The Reality of Preseason Predictions
In their preview of the 2012 season, ESPN had 50 of their writers and personalities make predictions of division winners, wild card teams, pennant winners and World Series champions.
With the offseason acquisitions of Albert Pujols and C.J. Wilson, the Angels were picked by 18 voters, an overwhelming majority, to win the World Series. The Texas Rangers and the Tampa Bay Rays came in second with seven votes each. The Angels were picked by 20 voters to win the AL pennant, 25 voters to win the AL West and 20 voters to be a wild card team. Basically all but five voters had them in the playoffs.
The Dodgers didn't fare so well in this braintrust. Only Andrew Marchand of ESPN New York picked the Dodgers to win the NL West and Jason Churchill, Doug Glanville, Tony Jackson and Doug Padilla picked the Dodgers to be a wild card. Note that Tony Jackson covered the Dodgers until midway this season and Doug Padilla covered the Dodgers until 2009.
In other words the experts thought the Angels were going to rise to the top of the West Coast while the Dodgers would stay mired in mediocrity. Funny how reality fucks with things. And the reality is that the Angels are a pretty shitty team. It comes down to a simple premise: it's about pitching, stupid.
To see it visually is stunning, almost like a Nike Swoosh on a graph.
Angels Pitching ERA, Team Record
April: 4.06, 8-15
May: 2.99, 18-11
June: 3.66, 17-9
July: 4.52, 14-12
August: 6.76, 5-13
Angels Starting Pitching ERA
Angels Relief Pitching ERA
In May their pitching staff had a 2.99 ERA (3.16 from the starters and 2.62 from the relievers), but their offense was pretty bad which accounted for the anomaly.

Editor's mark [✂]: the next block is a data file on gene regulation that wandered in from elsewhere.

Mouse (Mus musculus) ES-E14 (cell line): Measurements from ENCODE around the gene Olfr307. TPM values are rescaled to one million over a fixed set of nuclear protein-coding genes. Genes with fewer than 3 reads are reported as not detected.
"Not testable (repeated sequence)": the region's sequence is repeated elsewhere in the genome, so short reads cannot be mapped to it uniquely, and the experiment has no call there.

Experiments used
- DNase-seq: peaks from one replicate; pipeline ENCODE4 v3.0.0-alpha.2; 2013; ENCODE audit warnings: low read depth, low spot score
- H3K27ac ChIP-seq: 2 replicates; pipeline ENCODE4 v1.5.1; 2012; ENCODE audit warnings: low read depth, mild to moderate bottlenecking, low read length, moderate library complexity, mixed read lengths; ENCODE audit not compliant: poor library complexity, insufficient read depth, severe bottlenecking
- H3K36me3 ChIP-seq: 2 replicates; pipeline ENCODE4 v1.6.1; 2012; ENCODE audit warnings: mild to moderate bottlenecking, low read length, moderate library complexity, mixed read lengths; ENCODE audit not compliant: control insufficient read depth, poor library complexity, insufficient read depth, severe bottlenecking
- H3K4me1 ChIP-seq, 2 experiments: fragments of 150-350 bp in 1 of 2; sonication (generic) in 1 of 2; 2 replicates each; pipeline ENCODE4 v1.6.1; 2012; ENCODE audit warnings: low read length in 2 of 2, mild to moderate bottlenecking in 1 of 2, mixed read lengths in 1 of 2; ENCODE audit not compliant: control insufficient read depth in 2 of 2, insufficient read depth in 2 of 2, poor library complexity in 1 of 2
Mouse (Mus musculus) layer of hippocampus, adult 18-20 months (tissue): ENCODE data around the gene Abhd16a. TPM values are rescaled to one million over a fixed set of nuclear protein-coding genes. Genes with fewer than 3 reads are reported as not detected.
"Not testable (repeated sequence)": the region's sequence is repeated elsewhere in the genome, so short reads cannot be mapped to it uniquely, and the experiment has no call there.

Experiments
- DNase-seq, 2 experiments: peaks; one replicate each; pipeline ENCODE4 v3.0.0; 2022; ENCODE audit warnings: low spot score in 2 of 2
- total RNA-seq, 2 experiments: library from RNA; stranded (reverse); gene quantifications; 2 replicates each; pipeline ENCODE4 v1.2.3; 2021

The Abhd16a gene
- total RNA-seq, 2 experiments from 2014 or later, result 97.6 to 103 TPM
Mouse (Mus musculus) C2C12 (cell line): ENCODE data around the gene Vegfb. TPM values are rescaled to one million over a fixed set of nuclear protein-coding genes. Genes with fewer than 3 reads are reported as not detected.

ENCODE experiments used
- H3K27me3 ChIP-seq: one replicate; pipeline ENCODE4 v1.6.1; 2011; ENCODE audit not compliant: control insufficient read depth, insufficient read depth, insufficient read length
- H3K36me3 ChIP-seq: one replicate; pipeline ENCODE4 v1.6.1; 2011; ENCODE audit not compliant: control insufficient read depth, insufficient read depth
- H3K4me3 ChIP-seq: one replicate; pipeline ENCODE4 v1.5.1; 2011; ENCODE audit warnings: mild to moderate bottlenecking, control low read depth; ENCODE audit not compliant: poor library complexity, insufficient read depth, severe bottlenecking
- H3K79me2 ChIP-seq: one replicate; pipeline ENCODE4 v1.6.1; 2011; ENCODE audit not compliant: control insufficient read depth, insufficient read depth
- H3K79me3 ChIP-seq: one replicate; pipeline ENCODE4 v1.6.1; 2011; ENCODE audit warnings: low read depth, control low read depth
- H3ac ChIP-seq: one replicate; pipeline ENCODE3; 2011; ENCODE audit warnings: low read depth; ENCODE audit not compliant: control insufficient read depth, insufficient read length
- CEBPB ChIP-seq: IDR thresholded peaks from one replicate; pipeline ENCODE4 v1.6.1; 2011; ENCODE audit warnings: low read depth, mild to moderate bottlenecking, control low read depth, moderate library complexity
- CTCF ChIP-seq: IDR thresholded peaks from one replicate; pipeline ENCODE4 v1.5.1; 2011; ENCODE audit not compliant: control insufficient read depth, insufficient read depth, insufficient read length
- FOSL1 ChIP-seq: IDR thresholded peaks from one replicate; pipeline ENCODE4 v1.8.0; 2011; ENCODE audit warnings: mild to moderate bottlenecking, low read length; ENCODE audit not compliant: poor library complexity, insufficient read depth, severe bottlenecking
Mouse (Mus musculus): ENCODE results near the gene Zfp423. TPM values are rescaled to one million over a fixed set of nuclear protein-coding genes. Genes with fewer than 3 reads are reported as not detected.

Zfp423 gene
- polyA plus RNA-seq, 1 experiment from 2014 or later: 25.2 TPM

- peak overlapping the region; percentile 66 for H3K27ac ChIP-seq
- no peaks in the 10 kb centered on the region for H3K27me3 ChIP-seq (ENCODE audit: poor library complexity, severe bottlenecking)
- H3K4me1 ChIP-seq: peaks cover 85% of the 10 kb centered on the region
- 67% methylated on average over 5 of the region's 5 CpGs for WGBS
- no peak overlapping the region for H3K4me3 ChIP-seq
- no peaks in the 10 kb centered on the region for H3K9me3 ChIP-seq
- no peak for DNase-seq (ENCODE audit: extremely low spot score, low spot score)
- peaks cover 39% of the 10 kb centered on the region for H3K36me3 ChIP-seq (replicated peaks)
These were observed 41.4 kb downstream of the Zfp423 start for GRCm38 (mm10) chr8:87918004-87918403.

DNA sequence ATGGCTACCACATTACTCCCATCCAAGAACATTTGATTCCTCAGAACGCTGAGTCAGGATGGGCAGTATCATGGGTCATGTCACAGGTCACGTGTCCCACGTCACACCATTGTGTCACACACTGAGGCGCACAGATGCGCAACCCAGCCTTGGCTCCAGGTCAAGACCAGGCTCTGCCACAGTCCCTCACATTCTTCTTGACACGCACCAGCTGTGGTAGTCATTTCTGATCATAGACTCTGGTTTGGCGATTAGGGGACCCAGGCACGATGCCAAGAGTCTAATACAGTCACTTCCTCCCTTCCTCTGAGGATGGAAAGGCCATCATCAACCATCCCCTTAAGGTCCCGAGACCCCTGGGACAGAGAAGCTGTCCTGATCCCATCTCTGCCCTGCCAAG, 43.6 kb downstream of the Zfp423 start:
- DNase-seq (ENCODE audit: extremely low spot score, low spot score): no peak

They finally looked to be making some headway in June when Albert Pujols really started to abuse the ball. They went through June with a 17-9 record, and what was once a nine-game deficit early in the season was cut down to as little as 2 1/2 games during the Interleague schedule. The pitching started to slip a little, the starters slipping to a 4.23 ERA while the relievers held things down with a 2.34 ERA.
What started as a slip turned into a full meltdown. So far in the month of August, the starters have a 6.51 ERA while the relievers have a 7.23 combining for a 6.76 ERA. The results speak for themselves: an 8-0 lead over the Tampa Bay Rays decimated into a 10-8 loss on Saturday.
Where the Angels graph looks like a satellite escaping an orbit, the Dodgers is more steady.
Dodgers Pitching ERA, Team Record
April: 3.13, 16-7
May: 3.25, 16-12
June: 3.57, 11-17
July: 3.51, 13-13
August: 3.12, 11-6
Dodgers Starting Pitching ERA
Dodgers Relief Pitching ERA
The Dodgers offense doesn't have nearly the firepower the Angels have, but they seemed to get the key hits at just the right time to support their pitching. The mantra for this Dodger team should be "Just Good Enough".
Not to mention a lot of their offensive woes could be attributed to losing their two-, three- and four-hole hitters for a good chunk of the season for various ailments. Matt Kemp missed 51 games with a bad hamstring and Mark Ellis missed 43 games after having his leg blown wide open.
Look at the division. The defending NL West winners Arizona Diamondbacks seem to have hot and cold flashes that rivals a woman in menopause. The San Francisco Giants, now without Melky Cabrera for the rest of the regular season, don't have the offense to back up their pitching which has become more human this season. The Rockies and the Padres are sad.
So why not the Dodgers?
The Dodgers are now 67-55 in first place in the NL West while the Angels are 62-60, nine games back in the division and 4 1/2 games behind the Baltimore Orioles for the final wild card spot in the AL. Oh, the futility of preseason prognostication.